Learning to garden and cook has been a real process for me. As a scientist, I expect that there are Best Ways To Do Things that someone before me has already figured out (science couldn't happen if we didn't rely on each other- "standing on the shoulders of giants" and all that). The result is that I scour the internet and have amassed quite a decent library of gardening guides and cookbooks.
Only now, though, do I feel confident enough to break out on my own. I have spent enough time tending the garden to have a fair idea what to expect. Perhaps more importantly, I'm no longer terrified of not knowing that one little thing that will send the whole garden into a spiral of disaster. Chances are, that one little thing doesn't exist, and if it does, no amount of reading or studying or worrying is going to prepare me for it.
The same goes in the kitchen. My husband will be the first to tell you that I used to never veer from a published recipe. If it called for 1/8 teaspoon of cumin, you bet your @ss I was measuring out the 1/8 tsp precisely. The same went for things like salt and pepper measurements. My husband thought I was nuts. I have three explanations for this behavior:
1. I was once a geochemist (for 2.5 years) and chemists do not adjust their measurements willy-nilly. Ever.
2. I learned to bake before I learned to cook. An eighth tsp of cornstarch means an eighth tsp of cornstarch.
3. I had no experience and therefore no confidence in branching out on my own. Why mess up a perfectly good meal by not following the recipe. Do I know better than these masters of culinary artistry who wrote this recipe? I think not.
Well, I am happy to report that I now have enough experience and confidence to throw things around in the kitchen. I can't imagine measuring salt or pepper (or most spices for that matter). I read recipes and then forget half the details but try to pull it together anyway. I still use recipes, all the time. It's just in a very different style than before. I use recipes as guidelines or inspiration, not rigid rules which must be followed to the decimal point.
All this back story at last brings me around to the point of today's post (that took a while). I made a delicious meal last week (repeated this weekend) through no more planning than determining what was ripe in the garden and what was kicking around in the fridge. For many people, that's normal. For me, it represents a personal breakthrough from my dependence on recipes. I can now cook for and by myself. Yippee!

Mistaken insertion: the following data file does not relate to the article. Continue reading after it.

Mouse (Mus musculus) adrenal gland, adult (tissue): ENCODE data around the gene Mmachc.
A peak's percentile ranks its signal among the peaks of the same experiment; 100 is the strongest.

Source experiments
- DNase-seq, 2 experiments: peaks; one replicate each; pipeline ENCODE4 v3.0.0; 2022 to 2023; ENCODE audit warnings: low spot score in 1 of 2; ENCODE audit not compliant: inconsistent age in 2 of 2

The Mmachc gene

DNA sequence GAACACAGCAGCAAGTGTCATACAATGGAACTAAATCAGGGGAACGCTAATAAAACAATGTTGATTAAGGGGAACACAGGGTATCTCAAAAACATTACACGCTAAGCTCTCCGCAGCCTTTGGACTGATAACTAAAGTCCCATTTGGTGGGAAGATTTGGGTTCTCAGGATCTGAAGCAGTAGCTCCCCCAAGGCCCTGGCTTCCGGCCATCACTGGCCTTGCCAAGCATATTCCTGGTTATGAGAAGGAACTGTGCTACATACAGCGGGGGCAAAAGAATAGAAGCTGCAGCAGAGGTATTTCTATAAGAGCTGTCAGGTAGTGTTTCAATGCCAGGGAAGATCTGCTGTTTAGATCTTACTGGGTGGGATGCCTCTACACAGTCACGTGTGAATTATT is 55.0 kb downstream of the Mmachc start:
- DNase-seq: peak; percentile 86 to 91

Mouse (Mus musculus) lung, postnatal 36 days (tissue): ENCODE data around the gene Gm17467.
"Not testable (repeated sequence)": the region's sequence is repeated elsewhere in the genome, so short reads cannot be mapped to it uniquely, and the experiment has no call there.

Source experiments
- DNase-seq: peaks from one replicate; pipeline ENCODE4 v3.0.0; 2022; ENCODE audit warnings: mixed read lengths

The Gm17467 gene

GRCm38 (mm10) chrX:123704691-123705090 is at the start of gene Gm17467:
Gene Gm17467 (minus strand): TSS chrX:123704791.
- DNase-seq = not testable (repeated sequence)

In the garden I had four little zucchinis just ready to be picked. Alone, they weren't really enough for a meal. I went inside and starting picking through the fridge to see what I could combine them with. I found some flatbread (left over from chicken souvlaki), some basil (left over from pesto), and some Saint Andre cheese (heaven in cheese form- it's similar to Brie but a million times more delicious). This would form the basis of my dinner. I served it alongside some leftover pesto pasta and was so happy when I finished dinner I didn't want to drink any water for fear of washing away the lovely flavors.
Zucchini Basil Flatbread
serves 1, easily up-scaled or served as an appetizer
4 baby zucchini or 1 medium zucchini, diced (~1 cup)
Red pepper flakes
Salt and pepper
1 round flatbread (I use Trader Joe's; pita would work well, too)
1 bunch basil
~half a wedge St. Andre cheese (if using Brie, may need less)
1. Put a splash of olive oil in a small pan over medium heat. Add red pepper flakes to the oil. When the oil is hot, add diced zucchini. Cover and saute, about 5-10 minutes. When zucchini are cooked through, remove lid and add salt and pepper. Continue to saute, about 5 minutes, until some zucchini are brown in spots. Remove from heat.
2. Toast flatbread. Slice cheese thinly and layer over toasted flatbread (the heat from the bread will melt the cheese slightly). Cover cheese with a layer of basil leaves. Top basil with sauteed zucchini. Add a dash of kosher salt. Enjoy!
p.s. the orange in the photo above is the zucchini blossom- I sliced it up and tossed it in at the end of the zucchini sauteing cause, why not?